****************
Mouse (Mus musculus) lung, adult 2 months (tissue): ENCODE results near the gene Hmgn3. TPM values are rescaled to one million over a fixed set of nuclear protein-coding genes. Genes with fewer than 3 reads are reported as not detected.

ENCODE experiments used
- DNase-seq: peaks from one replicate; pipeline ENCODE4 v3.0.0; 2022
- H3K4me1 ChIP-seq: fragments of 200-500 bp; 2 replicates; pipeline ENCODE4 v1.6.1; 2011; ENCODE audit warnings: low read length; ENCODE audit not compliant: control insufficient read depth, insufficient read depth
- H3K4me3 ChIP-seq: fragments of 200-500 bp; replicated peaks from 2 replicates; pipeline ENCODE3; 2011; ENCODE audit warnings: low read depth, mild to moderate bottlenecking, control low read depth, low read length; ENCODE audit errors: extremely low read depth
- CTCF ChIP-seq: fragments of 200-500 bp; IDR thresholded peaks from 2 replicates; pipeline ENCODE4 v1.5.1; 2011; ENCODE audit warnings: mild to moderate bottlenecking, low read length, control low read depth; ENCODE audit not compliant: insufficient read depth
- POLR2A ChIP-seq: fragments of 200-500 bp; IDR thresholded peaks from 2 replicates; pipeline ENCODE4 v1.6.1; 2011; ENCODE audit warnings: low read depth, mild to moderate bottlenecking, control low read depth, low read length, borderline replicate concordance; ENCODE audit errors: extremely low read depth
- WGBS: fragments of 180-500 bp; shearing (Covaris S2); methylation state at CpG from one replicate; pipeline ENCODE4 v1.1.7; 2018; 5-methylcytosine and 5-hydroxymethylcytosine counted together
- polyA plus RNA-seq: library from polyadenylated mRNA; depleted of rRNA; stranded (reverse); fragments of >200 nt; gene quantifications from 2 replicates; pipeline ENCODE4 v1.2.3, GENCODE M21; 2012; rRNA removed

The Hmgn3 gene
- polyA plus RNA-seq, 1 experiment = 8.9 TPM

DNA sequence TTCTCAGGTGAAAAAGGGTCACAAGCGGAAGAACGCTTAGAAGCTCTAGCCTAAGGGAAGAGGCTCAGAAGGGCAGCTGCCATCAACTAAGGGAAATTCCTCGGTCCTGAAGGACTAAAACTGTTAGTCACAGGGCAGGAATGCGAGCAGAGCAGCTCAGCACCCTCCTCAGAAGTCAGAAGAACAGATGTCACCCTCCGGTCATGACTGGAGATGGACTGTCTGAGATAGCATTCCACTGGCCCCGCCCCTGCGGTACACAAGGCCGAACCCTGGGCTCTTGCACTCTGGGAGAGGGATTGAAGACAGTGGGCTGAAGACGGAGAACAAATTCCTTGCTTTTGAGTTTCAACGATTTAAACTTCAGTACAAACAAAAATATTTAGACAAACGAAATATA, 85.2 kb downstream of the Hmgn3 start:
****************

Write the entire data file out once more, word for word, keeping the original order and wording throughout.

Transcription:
Mouse (Mus musculus) lung, adult 2 months (tissue): ENCODE results near the gene Hmgn3. TPM values are rescaled to one million over a fixed set of nuclear protein-coding genes. Genes with fewer than 3 reads are reported as not detected.

ENCODE experiments used
- DNase-seq: peaks from one replicate; pipeline ENCODE4 v3.0.0; 2022
- H3K4me1 ChIP-seq: fragments of 200-500 bp; 2 replicates; pipeline ENCODE4 v1.6.1; 2011; ENCODE audit warnings: low read length; ENCODE audit not compliant: control insufficient read depth, insufficient read depth
- H3K4me3 ChIP-seq: fragments of 200-500 bp; replicated peaks from 2 replicates; pipeline ENCODE3; 2011; ENCODE audit warnings: low read depth, mild to moderate bottlenecking, control low read depth, low read length; ENCODE audit errors: extremely low read depth
- CTCF ChIP-seq: fragments of 200-500 bp; IDR thresholded peaks from 2 replicates; pipeline ENCODE4 v1.5.1; 2011; ENCODE audit warnings: mild to moderate bottlenecking, low read length, control low read depth; ENCODE audit not compliant: insufficient read depth
- POLR2A ChIP-seq: fragments of 200-500 bp; IDR thresholded peaks from 2 replicates; pipeline ENCODE4 v1.6.1; 2011; ENCODE audit warnings: low read depth, mild to moderate bottlenecking, control low read depth, low read length, borderline replicate concordance; ENCODE audit errors: extremely low read depth
- WGBS: fragments of 180-500 bp; shearing (Covaris S2); methylation state at CpG from one replicate; pipeline ENCODE4 v1.1.7; 2018; 5-methylcytosine and 5-hydroxymethylcytosine counted together
- polyA plus RNA-seq: library from polyadenylated mRNA; depleted of rRNA; stranded (reverse); fragments of >200 nt; gene quantifications from 2 replicates; pipeline ENCODE4 v1.2.3, GENCODE M21; 2012; rRNA removed

The Hmgn3 gene
- polyA plus RNA-seq, 1 experiment = 8.9 TPM

DNA sequence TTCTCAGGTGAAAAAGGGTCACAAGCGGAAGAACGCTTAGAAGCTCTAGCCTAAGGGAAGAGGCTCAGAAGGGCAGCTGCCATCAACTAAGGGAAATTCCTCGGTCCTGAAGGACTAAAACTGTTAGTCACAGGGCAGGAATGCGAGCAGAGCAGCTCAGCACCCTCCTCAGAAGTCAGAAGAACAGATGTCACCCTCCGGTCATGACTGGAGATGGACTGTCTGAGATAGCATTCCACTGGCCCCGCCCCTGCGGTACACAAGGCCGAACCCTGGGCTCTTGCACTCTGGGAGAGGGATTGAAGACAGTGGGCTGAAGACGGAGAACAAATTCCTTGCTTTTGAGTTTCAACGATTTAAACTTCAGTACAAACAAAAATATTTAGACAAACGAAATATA, 85.2 kb downstream of the Hmgn3 start: